Thursday, October 25, 2007

Near miss -- and a loss

Last night I was in the basement when I heard a screeching bird. I wasn't even sure which type of bird -- chicken or turkey? I didn't think it was a duck or a goose though. It was definitely a bad sound, but I knew that by the time I got up the stairs and out the door, everything would be over. Luckily Katherine was closer to the situation.

It appears there was a scuffle in front of the barn. There were turkey feathers on the ground, and there was a very upset turkey hen sitting on the fence with only three tail feathers that looked "slobbery," according to Katherine. She also said there was a goose stuck in the fence. As she was freeing the goose, she saw something out of the corner of her eye run into the woods. I don't know what spooked it and caused it to give up on its turkey dinner, but I'm glad it decided to move on.

Two weeks ago, another goose wasn't so lucky. I was eating my breakfast, looking out the window at the pond, loving my idyllic view. Then in the glass of my china cabinet, I saw a reflection of something large and brown struggling with something white. I jumped up and ran to the dining room door in time to see a coyote dragging off a goose. I threw open the door and started screaming. I heard a scream coming from an upstairs window, and a moment later, Katherine was on the deck with me. She informed me that she was going after it. Mike and I have both tried to track coyotes with prey and have had no luck, so it seemed pointless to me. I felt defeated.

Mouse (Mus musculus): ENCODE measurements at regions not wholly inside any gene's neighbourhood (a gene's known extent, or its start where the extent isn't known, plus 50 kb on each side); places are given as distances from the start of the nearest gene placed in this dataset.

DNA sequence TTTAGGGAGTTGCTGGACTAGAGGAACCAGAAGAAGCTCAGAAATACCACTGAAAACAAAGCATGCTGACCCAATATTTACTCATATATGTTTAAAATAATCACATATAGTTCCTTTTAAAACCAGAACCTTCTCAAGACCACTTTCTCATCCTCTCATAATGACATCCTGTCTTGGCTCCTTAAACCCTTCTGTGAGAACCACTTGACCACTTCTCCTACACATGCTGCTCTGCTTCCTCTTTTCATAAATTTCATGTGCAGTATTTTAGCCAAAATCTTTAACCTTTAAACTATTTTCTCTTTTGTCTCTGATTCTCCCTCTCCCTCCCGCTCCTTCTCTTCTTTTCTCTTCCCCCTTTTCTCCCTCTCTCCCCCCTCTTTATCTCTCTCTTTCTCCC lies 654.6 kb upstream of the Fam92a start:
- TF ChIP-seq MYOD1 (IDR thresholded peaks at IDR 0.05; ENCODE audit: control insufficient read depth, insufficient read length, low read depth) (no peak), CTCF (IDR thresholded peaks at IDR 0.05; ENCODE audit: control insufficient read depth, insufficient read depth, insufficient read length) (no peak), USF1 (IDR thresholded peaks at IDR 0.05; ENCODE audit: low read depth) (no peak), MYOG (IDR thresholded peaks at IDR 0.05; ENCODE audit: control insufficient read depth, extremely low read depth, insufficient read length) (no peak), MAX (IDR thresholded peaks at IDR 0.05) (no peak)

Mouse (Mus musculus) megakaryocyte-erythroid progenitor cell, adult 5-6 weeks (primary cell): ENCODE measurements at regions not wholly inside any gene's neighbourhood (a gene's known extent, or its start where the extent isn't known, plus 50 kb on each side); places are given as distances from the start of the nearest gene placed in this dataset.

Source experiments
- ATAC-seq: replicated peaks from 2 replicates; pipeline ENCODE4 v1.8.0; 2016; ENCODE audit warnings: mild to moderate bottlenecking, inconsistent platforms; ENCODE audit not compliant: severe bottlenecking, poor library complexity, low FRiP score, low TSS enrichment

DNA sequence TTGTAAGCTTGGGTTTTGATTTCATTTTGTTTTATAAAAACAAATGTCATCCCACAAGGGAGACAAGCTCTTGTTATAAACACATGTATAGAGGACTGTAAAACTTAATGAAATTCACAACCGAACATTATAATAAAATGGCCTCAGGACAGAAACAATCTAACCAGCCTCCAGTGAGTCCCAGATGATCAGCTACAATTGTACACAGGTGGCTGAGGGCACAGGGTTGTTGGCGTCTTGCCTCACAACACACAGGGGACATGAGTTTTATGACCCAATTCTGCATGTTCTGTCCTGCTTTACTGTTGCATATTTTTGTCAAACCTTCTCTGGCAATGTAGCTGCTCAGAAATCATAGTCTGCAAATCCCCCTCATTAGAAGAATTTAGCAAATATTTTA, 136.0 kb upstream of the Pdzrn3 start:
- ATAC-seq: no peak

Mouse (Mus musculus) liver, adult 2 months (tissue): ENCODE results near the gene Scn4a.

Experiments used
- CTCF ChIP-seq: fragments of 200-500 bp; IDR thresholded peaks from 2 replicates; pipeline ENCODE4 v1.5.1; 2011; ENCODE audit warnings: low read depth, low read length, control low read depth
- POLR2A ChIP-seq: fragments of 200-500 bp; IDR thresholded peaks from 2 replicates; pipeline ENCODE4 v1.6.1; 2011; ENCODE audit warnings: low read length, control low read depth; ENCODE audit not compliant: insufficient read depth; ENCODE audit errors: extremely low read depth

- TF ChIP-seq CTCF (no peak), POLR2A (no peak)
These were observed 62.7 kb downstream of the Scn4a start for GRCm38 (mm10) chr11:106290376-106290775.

After 15 or 20 minutes, Katherine emerged from the woods carrying the goose. It was easy to tell that it was quite dead. Its long neck was hanging down from her arms. I wasn't sure if I was happy or not. The goose was dead, and there was still a hungry coyote in the woods.

Monday, October 22, 2007

Long night

I felt like a slug, sliding out of bed at 8:30 this morning, but I'd only had about five hours of sleep at that point. My body ached. Was it a hangover, or did a truck run over me while I was sleeping? Neither. I'm one of those people who needs her eight hours every night. Last night, I was awakened by our barking dog and yipping coyotes around 1:30. Just as I was about to fall back asleep, they started up again. Then at 3:30 a howl sounded like one was right outside our bedroom window. I shrieked and was on my feet running for the window before my brain could even register what my body was doing. With only half a moon lighting up the landscape, I couldn't see much, and I didn't see the coyotes. My husband was on his way down the stairs and out the back door.